As a registered employer, you would need to record and report their pay as part of running payroll. You would also need to carry out other regular PAYE tasks (e.g. making deductions) if they earn more than £123 per week.
If so, you should collect information from them for PAYE before their next payday. What if they started working for you in the previous tax year? In this case, put their start date as the 5th of April in the payroll software. Thus, you would record their pay only for the current tax year.
Note: You must register as an employer and operate PAYE and payroll if you pay any employee £123 (or more) a week.
Applying for a Child Performance Licence
Children who are below the school leaving age may need to get a ‘child performance licence’ to take part in:
- Concerts, films, plays, theatrical arrangements, or other public performances if the audience pay to see it. The same rule applies if it will take place on licensed premises.
- Modelling or any sporting events if the child gets paid for doing taking part.
The responsibility rests with the person in charge of running the particular event. Thus, they must apply for a child performance licence at least 21 days in advance through the local council. Your nearest local authority will confirm whether the child needs the licence.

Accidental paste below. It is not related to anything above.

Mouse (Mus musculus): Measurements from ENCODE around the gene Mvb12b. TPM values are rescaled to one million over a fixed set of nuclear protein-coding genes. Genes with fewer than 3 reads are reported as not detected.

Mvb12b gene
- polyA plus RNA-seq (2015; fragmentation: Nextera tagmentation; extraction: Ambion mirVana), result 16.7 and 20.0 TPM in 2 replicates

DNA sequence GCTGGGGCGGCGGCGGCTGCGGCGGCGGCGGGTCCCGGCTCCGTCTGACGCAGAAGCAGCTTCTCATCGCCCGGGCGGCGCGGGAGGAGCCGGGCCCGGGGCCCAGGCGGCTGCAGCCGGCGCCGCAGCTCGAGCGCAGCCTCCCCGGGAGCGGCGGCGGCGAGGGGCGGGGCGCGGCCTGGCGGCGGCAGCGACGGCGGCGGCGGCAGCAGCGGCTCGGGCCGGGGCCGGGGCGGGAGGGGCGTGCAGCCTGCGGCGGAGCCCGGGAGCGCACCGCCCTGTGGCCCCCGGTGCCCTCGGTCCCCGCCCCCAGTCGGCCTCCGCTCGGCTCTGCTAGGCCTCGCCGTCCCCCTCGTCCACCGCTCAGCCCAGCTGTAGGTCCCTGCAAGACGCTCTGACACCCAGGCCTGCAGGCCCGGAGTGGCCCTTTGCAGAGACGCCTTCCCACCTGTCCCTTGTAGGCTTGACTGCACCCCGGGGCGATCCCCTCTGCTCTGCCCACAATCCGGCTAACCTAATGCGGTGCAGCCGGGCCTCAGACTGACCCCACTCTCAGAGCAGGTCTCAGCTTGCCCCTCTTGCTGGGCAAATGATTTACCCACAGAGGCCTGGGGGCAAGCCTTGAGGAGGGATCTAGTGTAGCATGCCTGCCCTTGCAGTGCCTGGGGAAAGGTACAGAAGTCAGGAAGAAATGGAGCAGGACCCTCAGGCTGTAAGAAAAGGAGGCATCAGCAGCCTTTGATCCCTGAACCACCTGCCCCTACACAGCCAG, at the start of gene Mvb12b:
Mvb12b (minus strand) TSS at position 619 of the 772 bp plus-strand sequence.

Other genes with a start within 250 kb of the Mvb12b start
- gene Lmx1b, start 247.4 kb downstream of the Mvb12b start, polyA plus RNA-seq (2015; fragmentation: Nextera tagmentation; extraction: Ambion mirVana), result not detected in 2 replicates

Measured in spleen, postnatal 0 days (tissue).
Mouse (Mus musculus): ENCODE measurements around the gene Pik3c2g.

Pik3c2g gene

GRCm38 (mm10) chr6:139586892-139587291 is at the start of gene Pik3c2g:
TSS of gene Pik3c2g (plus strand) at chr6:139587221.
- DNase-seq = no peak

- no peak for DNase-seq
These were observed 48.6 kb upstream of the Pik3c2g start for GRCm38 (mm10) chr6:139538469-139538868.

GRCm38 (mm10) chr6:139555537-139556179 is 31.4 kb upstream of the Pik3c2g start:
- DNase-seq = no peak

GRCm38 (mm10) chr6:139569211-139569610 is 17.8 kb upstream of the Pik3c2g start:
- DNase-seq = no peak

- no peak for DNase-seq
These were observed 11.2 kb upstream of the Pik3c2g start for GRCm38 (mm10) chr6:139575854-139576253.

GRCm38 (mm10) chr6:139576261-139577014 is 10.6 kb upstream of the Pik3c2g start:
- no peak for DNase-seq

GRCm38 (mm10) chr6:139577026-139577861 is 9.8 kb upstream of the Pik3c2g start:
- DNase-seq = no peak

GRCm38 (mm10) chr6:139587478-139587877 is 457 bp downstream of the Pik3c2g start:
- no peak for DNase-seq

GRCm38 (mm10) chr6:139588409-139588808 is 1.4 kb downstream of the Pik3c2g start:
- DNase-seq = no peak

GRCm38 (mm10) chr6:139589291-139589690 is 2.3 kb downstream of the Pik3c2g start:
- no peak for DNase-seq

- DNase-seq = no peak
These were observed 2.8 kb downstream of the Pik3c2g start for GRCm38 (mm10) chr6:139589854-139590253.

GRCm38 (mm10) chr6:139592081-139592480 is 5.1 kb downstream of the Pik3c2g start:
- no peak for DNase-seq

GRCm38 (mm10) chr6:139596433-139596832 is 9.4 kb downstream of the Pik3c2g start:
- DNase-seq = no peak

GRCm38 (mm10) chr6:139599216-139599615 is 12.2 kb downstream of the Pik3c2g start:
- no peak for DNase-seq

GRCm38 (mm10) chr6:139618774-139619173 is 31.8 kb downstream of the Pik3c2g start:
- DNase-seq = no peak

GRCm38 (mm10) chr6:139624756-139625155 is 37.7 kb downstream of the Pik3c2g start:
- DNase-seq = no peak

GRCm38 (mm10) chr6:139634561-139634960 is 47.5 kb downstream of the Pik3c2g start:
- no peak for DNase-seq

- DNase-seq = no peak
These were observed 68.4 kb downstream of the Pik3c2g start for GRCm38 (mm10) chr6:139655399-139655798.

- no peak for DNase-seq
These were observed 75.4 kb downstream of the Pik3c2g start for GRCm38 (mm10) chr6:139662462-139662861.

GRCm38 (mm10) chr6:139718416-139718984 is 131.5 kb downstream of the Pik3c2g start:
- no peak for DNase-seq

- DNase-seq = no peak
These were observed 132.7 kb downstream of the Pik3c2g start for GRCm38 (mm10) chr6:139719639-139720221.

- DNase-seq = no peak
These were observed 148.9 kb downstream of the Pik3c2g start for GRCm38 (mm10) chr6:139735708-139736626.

Supervision for a Performing Child
There is no need for child supervision if they will be with their parent, a school teacher, or a home tutor. If not, an approved chaperone would need to supervise the child. You can contact the council authority to become a licensed chaperone for child performers to get approval.
Note: The rules on paying children and child employment restrictions apply to youngsters in performance roles.
Child Employment Restrictions
Several important restrictions apply as to when and where children can work. As a general rule, children are not allowed to work:
- Before 7am in the morning or after 7pm in the evening.
- During the normal hours for schooling children.
- For more than one (1) hour before school (some local bylaws may allow an exception to this rule).
- For more than four (4) hours without taking a rest break of at least one (1) hour.
- In any kind of work that may be harmful to their education, or their general health and well-being.